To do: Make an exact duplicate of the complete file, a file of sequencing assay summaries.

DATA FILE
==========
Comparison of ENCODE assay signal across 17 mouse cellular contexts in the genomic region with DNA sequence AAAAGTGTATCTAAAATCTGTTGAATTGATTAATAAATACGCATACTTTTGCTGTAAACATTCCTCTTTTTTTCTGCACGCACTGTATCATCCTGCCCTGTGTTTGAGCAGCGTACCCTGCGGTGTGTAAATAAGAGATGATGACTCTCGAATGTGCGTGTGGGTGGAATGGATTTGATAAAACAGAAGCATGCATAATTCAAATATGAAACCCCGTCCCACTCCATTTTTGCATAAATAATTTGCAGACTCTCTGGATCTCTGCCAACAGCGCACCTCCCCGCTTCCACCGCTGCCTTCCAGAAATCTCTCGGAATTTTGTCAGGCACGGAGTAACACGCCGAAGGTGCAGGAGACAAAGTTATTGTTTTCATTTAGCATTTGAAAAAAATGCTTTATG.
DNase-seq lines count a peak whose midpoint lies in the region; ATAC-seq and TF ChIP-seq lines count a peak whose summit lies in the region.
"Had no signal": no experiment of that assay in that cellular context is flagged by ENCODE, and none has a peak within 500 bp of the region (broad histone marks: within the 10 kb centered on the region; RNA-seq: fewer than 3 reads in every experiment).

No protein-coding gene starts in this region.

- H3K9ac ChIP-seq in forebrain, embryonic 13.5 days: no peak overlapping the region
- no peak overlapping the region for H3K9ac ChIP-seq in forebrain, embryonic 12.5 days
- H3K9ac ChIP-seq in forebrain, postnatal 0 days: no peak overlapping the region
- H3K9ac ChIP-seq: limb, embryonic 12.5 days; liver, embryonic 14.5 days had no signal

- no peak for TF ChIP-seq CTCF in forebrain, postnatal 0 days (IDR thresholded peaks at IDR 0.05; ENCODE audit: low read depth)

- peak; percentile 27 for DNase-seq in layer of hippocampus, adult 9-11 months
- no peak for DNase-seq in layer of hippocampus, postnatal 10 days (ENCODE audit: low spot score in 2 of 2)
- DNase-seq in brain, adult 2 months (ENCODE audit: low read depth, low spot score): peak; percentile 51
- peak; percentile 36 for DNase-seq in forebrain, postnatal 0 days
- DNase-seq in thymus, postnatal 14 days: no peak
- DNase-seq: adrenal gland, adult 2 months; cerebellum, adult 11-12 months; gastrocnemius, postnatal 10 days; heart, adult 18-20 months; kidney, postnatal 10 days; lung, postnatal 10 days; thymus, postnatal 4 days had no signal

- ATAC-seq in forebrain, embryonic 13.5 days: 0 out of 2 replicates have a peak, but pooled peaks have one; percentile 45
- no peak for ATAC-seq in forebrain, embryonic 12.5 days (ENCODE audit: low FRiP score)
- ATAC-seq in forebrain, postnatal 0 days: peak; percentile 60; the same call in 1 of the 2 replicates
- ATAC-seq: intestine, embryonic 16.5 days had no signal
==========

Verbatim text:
Comparison of ENCODE assay signal across 17 mouse cellular contexts in the genomic region with DNA sequence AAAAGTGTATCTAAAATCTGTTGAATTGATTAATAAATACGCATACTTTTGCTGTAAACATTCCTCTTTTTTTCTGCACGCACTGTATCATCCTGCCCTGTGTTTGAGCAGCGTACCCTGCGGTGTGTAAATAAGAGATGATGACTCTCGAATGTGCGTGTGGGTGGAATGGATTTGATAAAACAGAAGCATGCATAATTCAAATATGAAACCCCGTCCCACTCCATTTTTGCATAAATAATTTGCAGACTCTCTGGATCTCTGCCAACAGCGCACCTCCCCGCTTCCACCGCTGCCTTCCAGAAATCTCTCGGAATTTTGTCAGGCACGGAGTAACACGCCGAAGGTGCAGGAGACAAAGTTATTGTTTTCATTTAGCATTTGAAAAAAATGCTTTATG.
DNase-seq lines count a peak whose midpoint lies in the region; ATAC-seq and TF ChIP-seq lines count a peak whose summit lies in the region.
"Had no signal": no experiment of that assay in that cellular context is flagged by ENCODE, and none has a peak within 500 bp of the region (broad histone marks: within the 10 kb centered on the region; RNA-seq: fewer than 3 reads in every experiment).

No protein-coding gene starts in this region.

- H3K9ac ChIP-seq in forebrain, embryonic 13.5 days: no peak overlapping the region
- no peak overlapping the region for H3K9ac ChIP-seq in forebrain, embryonic 12.5 days
- H3K9ac ChIP-seq in forebrain, postnatal 0 days: no peak overlapping the region
- H3K9ac ChIP-seq: limb, embryonic 12.5 days; liver, embryonic 14.5 days had no signal

- no peak for TF ChIP-seq CTCF in forebrain, postnatal 0 days (IDR thresholded peaks at IDR 0.05; ENCODE audit: low read depth)

- peak; percentile 27 for DNase-seq in layer of hippocampus, adult 9-11 months
- no peak for DNase-seq in layer of hippocampus, postnatal 10 days (ENCODE audit: low spot score in 2 of 2)
- DNase-seq in brain, adult 2 months (ENCODE audit: low read depth, low spot score): peak; percentile 51
- peak; percentile 36 for DNase-seq in forebrain, postnatal 0 days
- DNase-seq in thymus, postnatal 14 days: no peak
- DNase-seq: adrenal gland, adult 2 months; cerebellum, adult 11-12 months; gastrocnemius, postnatal 10 days; heart, adult 18-20 months; kidney, postnatal 10 days; lung, postnatal 10 days; thymus, postnatal 4 days had no signal

- ATAC-seq in forebrain, embryonic 13.5 days: 0 out of 2 replicates have a peak, but pooled peaks have one; percentile 45
- no peak for ATAC-seq in forebrain, embryonic 12.5 days (ENCODE audit: low FRiP score)
- ATAC-seq in forebrain, postnatal 0 days: peak; percentile 60; the same call in 1 of the 2 replicates
- ATAC-seq: intestine, embryonic 16.5 days had no signal